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Some sports cars won't pass minimum noise rules according to automakers

The Obama administration instituted a so-called "quiet cars" rule that would force automakers to add noisemakers to electric and nearly silent vehicles to help alert blind pedestrians. However, major automakers are now complaining that the ruling would result in warning sounds that are too loud.
 
Two major automotive trade groups to represent the big three in Detroit, Toyota, Volkswagen, and other major Asian and European automakers have voiced concerns about the proposed rules.

According to Alliance of Automobile Manufacturers and Association of Global Automakers, the rule, "is too complicated and is unnecessarily prescriptive. If implemented as proposed, it would result in alert sounds that are louder than necessary, create driver and occupant annoyance and cost more than necessary."


Tesla Model S EV

The proposal by the NHTSA would set minimum sound levels for both hybrid and electric vehicles for pedestrians, and specifically to alert visually impaired people. According to automakers, the rules as they are proposed would create electric vehicles that are louder than some high-performance sports cars.

The NHTSA wants to add these noise rules for silent vehicles because the odds of a hybrid vehicle being involved in a crash with a pedestrian are 19% higher compared to vehicles with traditional gasoline or diesel engines. The likelihood of hybrid vehicle being involved in an accident with a bicyclist is reportedly 38% higher. The new rules set forth by the NHTSA are supposed to begin implementation in September 2014.

If the NHTSA refuses to change the rules, auto manufacturers want the phase in to be extended to 2018. Adding the noisemakers is estimated to cost an additional $35 per vehicle and to cost automotive industry $23 million the first year. As the rule stands now the minimum sound requirements would apply at vehicles at speeds of up to 18.6 mph.

Source: Detroit News



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RE: There is some point to the pushback
By othercents on 3/19/2013 9:44:04 AM , Rating: 2
quote:
Aren't blind people supposed to have super powered hearing? Tires on pavement makes sound.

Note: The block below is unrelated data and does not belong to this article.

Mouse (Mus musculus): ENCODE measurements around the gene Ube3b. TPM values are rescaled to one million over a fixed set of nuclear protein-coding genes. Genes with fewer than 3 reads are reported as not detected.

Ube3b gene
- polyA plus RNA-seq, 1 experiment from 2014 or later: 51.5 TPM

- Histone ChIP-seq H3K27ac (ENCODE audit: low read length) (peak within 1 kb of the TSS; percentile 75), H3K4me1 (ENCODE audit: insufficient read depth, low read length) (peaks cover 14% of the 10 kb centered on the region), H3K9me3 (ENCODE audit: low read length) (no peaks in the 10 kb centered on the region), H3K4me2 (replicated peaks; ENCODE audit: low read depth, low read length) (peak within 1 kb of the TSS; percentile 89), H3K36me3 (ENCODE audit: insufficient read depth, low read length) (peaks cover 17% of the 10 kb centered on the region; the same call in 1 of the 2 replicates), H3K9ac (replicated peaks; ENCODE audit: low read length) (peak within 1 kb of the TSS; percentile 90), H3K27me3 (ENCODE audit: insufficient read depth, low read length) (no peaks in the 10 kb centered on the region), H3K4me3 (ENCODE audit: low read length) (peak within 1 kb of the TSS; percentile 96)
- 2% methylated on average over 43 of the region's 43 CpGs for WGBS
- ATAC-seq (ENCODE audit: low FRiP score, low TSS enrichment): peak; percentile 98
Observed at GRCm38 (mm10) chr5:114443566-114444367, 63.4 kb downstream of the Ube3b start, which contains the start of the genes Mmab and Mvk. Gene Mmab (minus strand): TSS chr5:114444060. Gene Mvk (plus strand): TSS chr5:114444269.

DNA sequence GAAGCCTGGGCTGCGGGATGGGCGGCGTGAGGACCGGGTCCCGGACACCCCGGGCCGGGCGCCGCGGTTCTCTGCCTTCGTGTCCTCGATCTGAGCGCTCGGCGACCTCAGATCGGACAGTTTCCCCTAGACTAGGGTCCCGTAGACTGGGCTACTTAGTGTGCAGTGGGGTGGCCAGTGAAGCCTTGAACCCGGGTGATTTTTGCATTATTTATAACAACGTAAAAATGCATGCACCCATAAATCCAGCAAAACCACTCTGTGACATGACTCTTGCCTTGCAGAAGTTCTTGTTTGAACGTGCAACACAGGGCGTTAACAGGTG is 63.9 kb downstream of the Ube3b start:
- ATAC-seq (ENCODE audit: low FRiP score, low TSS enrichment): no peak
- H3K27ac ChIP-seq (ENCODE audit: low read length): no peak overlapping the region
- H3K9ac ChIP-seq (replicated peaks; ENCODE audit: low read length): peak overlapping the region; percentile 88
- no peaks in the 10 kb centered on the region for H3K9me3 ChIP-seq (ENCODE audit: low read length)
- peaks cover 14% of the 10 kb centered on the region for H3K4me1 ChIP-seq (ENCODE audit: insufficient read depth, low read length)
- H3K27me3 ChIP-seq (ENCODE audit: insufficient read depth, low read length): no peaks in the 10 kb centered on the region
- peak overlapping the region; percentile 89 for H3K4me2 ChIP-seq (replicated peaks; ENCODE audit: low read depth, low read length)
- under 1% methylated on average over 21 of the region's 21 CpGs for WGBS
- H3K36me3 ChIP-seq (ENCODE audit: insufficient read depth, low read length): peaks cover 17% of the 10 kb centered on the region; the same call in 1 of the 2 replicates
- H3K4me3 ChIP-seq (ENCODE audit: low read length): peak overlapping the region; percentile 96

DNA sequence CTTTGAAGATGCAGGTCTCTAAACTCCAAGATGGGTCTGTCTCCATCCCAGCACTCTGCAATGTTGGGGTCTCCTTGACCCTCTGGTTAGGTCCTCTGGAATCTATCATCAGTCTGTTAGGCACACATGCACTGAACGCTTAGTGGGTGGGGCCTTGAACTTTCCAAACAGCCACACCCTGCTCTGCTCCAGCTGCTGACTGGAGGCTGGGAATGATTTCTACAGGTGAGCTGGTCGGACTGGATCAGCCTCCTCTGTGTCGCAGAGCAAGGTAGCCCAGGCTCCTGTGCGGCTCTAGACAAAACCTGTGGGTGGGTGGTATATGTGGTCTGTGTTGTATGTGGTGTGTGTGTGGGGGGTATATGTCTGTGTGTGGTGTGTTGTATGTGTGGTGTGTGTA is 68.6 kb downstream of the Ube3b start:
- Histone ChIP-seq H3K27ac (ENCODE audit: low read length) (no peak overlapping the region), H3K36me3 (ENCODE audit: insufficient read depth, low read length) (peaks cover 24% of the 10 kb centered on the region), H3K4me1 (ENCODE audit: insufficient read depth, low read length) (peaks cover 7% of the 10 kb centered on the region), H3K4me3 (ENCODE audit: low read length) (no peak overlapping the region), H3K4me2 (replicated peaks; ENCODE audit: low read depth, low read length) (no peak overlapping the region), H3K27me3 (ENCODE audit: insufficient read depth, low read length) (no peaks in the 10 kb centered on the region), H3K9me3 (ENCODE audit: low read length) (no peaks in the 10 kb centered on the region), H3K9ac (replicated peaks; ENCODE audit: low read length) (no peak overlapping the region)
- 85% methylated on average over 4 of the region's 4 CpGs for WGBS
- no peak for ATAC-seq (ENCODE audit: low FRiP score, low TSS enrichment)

Yes, but they have determined that below 20mph there isn't enough road noise to discern a car is there. I also wonder why we don't have flashing lights on our cars for the blind. Wouldn't that reduce accidents with pedestrians?


RE: There is some point to the pushback
By othercents on 3/19/2013 9:44:39 AM , Rating: 2
OMG... I meant flashing lights for the def.


By Azethoth on 3/19/2013 9:54:59 AM , Rating: 5
No, we need noisemakers for the def.


By Dr. Kenneth Noisewater on 3/19/2013 10:10:05 AM , Rating: 2
We need old-school hip hop artists rapping for the def.


By MightyAA on 3/19/2013 11:49:58 AM , Rating: 2
Um... no. The deaf (like my daughter) have been watching out for cars, bikers, joggers, skateboard punks, etc. forever now (they have never been able to hear them).

The noise thing I also don't get. My commute to work goes right past a school for the blind every single day. They are pretty much taught to walk down the sidewalk and cross at intersections. Whether they hear or not, I'm driving and I see them...


RE: There is some point to the pushback
By Philippine Mango on 3/19/2013 11:15:24 AM , Rating: 2
That is total BS, my dad owns an electric car and in a quiet area, I can hear his car 50+ft away rolling up. The only people who need to be concerned with cars moving at less than 5mph are those who are right next to them and if you're right next to them, then you can hear their tires, but only if..... YOU'RE PAYING ATTENTION. If you get run over despite staying out of traffic, that is the drivers fault, if you get startled by the driver, thats YOUR fault.

I think this is the "anti startling law", a law to prevent people from being startled.


By FaaR on 3/19/2013 12:07:55 PM , Rating: 2
You won't necessarily hear a slow-moving vehicle's tires if there's other traffic noise around you, regardless of how much attention you're paying. That doesn't mean that noisemakers is the logical solution to the "problem", however.


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